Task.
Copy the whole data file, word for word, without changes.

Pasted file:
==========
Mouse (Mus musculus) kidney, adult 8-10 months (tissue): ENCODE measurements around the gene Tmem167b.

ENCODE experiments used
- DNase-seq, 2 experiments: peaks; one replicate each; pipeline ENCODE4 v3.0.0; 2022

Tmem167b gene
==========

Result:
Mouse (Mus musculus) kidney, adult 8-10 months (tissue): ENCODE measurements around the gene Tmem167b.

ENCODE experiments used
- DNase-seq, 2 experiments: peaks; one replicate each; pipeline ENCODE4 v3.0.0; 2022

Tmem167b gene